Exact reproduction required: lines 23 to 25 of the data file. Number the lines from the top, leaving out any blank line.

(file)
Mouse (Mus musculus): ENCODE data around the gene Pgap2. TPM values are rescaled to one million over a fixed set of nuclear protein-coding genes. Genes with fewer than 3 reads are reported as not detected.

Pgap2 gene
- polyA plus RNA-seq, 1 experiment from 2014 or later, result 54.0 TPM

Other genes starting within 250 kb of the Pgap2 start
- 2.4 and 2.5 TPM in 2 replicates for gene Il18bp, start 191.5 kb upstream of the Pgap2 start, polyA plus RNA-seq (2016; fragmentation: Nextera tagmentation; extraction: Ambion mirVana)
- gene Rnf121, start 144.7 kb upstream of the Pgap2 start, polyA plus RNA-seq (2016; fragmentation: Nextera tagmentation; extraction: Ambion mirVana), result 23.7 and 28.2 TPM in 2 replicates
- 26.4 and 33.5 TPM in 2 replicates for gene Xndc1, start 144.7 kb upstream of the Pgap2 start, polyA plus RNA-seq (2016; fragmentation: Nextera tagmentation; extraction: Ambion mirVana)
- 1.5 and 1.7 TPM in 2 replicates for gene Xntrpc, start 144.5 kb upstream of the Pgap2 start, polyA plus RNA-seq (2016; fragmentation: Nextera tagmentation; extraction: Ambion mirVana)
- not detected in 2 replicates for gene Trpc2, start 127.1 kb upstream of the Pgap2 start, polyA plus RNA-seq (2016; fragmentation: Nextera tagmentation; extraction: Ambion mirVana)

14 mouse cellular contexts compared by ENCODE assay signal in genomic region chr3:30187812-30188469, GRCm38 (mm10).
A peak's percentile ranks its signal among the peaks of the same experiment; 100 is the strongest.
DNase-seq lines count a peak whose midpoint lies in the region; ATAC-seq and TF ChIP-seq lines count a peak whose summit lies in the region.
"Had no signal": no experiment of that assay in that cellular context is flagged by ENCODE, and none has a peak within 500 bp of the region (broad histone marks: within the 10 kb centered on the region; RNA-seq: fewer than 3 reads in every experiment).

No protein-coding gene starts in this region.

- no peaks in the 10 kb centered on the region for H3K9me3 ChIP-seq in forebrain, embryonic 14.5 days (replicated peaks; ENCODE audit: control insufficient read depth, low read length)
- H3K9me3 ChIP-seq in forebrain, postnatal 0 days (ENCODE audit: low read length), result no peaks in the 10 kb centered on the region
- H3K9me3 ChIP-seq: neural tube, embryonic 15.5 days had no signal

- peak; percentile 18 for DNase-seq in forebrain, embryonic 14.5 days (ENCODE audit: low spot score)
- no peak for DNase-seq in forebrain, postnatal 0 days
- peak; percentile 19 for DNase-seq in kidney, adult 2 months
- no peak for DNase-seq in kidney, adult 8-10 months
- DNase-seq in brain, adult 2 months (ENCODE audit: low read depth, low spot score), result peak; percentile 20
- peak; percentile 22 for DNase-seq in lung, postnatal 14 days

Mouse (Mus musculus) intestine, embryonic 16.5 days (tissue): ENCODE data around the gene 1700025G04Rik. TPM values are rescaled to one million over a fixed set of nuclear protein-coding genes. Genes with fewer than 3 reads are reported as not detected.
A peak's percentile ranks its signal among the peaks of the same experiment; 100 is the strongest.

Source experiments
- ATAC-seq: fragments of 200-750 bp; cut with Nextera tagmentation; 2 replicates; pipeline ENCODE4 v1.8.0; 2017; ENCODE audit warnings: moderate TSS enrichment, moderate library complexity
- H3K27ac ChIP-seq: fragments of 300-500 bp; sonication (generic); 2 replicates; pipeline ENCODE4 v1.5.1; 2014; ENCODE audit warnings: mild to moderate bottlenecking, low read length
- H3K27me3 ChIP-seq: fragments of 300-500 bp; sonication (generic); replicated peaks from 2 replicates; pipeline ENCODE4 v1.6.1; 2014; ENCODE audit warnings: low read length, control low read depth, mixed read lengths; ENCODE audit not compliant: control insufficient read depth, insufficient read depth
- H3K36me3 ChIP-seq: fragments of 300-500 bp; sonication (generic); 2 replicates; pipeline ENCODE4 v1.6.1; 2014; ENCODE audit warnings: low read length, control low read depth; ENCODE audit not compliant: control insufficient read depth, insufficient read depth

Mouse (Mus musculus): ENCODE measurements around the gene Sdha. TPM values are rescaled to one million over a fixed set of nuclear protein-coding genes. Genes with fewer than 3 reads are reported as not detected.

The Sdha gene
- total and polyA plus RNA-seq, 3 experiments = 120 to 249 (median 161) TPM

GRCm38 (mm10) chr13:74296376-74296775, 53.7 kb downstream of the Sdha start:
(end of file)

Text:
- peak; percentile 22 for DNase-seq in lung, postnatal 14 days

Mouse (Mus musculus) intestine, embryonic 16.5 days (tissue): ENCODE data around the gene 1700025G04Rik. TPM values are rescaled to one million over a fixed set of nuclear protein-coding genes. Genes with fewer than 3 reads are reported as not detected.
A peak's percentile ranks its signal among the peaks of the same experiment; 100 is the strongest.